'De Gaulle' paints an excellently clear portrait of a 20th-century myth
Biographer Julian Jackson manages to be always thorough but never pedantic, always clarifying but never simplifying.
Historian Julian Jackson's massive one-volume of biography of the semi-legendary French general and leader Charles de Gaulle appeared to showers of acclaim in the UK under the wholly superior title of "A Certain Idea of France" (a famous phrase from the opening of de Gaulle's memoirs). It appears this month in the US from Harvard University Press as De Gaulle, a great grey brick of a book that looks as inscrutably intimidating as its subject.
De Gaulle cultivated something of that aura very deliberately at every stage of his long career, from his combat service in World War I, capture, and repeated attempts at escape, to his early and outspoken championship of a modern conception of tank warfare to his valiant but doomed defense of France against the far greater Nazi manpower and weaponry to his 1940 escape to London, where he became in effect the face and voice of the French government in exile. He led the Provisional Government in France when the war was over, and a short time later was first Prime Minister and then President of France for a decade, founding the Fifth Republic and navigating the country through its emergence in the nuclear era. At the time of his death in November of 1970 he was synonymous with France, with the “grandeur” of France that so fixated him.
It's a status that he's retained ever since: a great leader, a epitome of his nation, perhaps the last great Frenchman (a term often used by both friend and foe alike), and that status has naturally generated a small mountain of books – memoirs, monographs, specifically-angled studies (de Gaulle's nuclearization of France, his defiant attitude toward Great Britain and Europe and the United States, his establishment of the Fifth Republic's surprisingly durable constitution, his jarringly quiet and compassionate personal life, and so on forever), and full-scale biographies, including Jean Lacouture's excellent three-volume work 40 years ago.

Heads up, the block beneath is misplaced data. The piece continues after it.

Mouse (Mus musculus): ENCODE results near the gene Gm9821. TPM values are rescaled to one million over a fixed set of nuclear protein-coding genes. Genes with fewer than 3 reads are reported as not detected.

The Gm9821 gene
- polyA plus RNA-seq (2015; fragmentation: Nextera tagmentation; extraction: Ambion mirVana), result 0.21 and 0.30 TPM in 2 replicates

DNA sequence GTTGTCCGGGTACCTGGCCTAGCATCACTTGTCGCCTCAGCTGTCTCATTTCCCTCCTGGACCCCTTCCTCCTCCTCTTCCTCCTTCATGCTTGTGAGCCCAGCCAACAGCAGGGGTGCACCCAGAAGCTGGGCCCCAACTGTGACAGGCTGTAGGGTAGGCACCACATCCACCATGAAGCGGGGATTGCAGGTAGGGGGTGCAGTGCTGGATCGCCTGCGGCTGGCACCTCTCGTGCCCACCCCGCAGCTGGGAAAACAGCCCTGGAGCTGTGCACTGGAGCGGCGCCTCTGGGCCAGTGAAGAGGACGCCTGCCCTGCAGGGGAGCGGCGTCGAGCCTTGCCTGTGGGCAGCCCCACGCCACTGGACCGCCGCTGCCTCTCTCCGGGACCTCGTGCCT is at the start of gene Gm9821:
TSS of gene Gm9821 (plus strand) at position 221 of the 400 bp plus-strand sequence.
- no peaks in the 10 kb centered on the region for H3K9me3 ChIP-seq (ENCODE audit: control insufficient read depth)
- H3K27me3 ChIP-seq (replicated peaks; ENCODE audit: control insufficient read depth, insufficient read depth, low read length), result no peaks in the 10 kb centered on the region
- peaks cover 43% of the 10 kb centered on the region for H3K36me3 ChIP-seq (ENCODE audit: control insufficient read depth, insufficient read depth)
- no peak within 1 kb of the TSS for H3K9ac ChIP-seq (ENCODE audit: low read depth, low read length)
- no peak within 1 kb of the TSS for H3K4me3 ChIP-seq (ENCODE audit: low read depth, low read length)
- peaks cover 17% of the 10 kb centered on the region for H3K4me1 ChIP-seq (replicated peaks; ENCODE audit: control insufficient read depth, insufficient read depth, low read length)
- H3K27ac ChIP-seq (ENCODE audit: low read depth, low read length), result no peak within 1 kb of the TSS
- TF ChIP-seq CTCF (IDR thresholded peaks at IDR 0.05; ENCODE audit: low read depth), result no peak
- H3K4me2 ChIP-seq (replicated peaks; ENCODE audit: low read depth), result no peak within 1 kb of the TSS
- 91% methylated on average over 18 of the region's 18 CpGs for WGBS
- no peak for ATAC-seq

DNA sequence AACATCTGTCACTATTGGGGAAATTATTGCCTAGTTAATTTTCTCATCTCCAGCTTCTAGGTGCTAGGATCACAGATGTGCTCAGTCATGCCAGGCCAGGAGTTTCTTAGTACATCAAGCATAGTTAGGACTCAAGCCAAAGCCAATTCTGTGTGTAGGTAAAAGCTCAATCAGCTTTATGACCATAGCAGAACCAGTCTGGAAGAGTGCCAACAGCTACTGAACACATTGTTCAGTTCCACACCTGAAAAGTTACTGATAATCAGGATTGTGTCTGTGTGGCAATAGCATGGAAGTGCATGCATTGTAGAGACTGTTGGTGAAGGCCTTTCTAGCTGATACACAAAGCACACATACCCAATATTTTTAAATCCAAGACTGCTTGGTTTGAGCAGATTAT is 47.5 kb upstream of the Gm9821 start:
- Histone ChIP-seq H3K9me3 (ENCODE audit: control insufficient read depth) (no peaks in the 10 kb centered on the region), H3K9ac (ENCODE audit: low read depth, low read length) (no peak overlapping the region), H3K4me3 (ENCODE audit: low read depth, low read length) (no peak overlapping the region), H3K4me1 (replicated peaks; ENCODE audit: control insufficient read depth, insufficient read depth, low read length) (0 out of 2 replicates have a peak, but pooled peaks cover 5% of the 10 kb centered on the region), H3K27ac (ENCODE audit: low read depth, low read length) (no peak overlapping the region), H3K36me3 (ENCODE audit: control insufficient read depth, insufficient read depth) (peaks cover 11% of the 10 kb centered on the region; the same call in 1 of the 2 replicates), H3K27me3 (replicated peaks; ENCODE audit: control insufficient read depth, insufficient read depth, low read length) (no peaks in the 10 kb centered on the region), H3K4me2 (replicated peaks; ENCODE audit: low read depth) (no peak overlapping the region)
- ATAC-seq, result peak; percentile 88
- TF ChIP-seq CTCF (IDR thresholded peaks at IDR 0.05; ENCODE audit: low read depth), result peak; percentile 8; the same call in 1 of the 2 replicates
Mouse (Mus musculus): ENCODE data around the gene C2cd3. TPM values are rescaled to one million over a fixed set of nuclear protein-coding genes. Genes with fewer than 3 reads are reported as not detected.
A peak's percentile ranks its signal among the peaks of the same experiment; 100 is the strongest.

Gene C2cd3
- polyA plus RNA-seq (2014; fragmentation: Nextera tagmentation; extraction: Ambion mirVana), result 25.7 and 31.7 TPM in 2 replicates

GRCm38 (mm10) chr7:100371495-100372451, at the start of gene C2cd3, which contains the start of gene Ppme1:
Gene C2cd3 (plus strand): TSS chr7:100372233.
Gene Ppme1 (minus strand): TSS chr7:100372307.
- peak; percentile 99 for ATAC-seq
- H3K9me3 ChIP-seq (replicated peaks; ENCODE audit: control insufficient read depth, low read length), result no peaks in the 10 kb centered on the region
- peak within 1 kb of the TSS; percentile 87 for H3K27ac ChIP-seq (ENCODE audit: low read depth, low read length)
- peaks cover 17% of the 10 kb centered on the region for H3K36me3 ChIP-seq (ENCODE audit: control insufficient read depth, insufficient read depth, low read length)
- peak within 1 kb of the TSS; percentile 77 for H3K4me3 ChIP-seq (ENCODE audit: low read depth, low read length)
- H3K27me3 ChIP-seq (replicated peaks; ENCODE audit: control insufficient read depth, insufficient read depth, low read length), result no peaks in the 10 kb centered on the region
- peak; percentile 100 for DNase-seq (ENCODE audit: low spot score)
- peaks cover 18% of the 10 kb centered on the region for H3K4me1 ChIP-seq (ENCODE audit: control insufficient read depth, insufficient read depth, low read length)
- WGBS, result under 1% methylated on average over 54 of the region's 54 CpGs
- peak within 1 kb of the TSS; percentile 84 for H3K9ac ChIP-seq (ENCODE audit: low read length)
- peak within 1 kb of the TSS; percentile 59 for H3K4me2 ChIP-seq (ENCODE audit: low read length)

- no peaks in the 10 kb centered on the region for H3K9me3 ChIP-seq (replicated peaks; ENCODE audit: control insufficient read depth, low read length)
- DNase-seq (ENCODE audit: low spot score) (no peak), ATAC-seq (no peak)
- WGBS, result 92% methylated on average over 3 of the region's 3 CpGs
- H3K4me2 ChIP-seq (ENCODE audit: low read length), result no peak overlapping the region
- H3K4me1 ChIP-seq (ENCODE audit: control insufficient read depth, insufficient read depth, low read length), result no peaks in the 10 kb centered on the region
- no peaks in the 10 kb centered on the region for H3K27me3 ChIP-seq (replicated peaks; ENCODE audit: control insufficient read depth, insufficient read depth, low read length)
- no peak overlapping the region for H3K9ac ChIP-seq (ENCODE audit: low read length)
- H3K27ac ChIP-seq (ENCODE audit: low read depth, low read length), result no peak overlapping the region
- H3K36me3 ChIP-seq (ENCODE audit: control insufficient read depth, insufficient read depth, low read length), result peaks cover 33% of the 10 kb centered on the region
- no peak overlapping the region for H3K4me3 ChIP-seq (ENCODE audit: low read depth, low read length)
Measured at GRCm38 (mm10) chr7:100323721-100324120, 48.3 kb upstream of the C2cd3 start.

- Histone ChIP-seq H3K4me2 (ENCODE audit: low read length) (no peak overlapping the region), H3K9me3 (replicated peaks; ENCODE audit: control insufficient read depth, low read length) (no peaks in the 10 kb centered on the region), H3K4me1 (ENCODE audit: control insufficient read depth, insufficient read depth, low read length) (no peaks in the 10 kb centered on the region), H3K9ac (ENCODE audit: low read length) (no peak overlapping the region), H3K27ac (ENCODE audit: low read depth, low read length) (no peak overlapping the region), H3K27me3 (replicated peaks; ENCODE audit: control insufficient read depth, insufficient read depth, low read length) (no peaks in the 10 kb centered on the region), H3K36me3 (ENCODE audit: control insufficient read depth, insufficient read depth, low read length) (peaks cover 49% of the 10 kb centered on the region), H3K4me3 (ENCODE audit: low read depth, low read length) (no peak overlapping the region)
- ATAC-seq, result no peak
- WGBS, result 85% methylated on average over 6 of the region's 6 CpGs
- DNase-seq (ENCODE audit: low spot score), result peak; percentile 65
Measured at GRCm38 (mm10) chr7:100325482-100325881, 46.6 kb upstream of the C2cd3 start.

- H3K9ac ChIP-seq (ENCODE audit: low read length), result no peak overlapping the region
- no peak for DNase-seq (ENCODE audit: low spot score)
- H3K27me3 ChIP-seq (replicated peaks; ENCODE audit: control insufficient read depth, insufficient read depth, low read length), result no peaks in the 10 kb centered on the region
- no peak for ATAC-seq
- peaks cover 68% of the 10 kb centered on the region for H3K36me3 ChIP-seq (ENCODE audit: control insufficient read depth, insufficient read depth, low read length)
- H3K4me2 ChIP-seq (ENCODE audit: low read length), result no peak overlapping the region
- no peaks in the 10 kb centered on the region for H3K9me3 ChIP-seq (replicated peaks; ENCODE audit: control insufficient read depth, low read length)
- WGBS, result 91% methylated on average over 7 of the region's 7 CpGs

As Jackson notes, pinning down the "true" de Gaulle is maddeningly complicated both by the chameleon-like mutability of the man and also by the contradictions right at the core of his being. He was “a soldier who spent most of his career fighting the army; a conservative who often talked like a revolutionary; a man of passion who found it almost impossible to express emotions.” Even in voluble conversation, he could be opaque or elusive to the most skilled of listeners. President Kennedy's Secretary of State, Dean Rusk, commented: “Talking with de Gaulle was like crawling up a mountain on your knees, opening a little portal at the top, and waiting for the oracle to speak.” De Gaulle's beliefs were always slowly, tectonically evolving, and he fought a lifelong rear-guard action against that process, constantly characterizing those same beliefs as fixed “for the last thousand years.”
It's a sobering challenge for a biographer, and it makes Jackson's achievement here all the more impressive. He's always thorough but never pedantic, always clarifying but never simplifying, and he deploys an enormous amount of research with a consistently light touch and a dry wit his illustrious subject might have appreciated.
Or not: Jackson never buys into the intense self-mythologizing that de Gaulle engaged in for the whole of his life. De Gaulle was a fountain of verbiage – radio addresses, a shelf of books, policy papers, endless speeches – and Jackson inspects it all carefully without once letting the author of it all get away with intentionally impenetrable bluster and oleaginous bathos. Likewise the tangles of key de Gaulle episodes are patiently smoothed out and narrated with a clarity that's always gentle but not always kind.
And Jackson is particularly brilliant precisely where such brilliance is most badly needed: the Algerian War of Independence. Readers of books like Alistair Horne's "A Savage War of Peace" will already know better than to expect that an objective account will favor de Gaulle. Jackson's nuanced version feels like the final word on the subject.
That definitive feeling runs throughout the book's 800 pages, despite Jackson's own warnings that his subject will always require fresh assessment. In his lifetime, de Gaulle considered it “necessary to be as vigilant against allies as against enemies,” but as he himself often predicted, history has been kind to him: it's elevated him to the rarefied heights of the French pantheon.
Such heights are unhealthy, of course, and Charles de Gaulle has been extremely well-served by this big and judiciously blunt new biography. The de Gaulle myth will doubtless continue to grow (as France's power dwindles, Jackson intriguingly suggests), but de Gaulle the man is painted perfectly in these pages.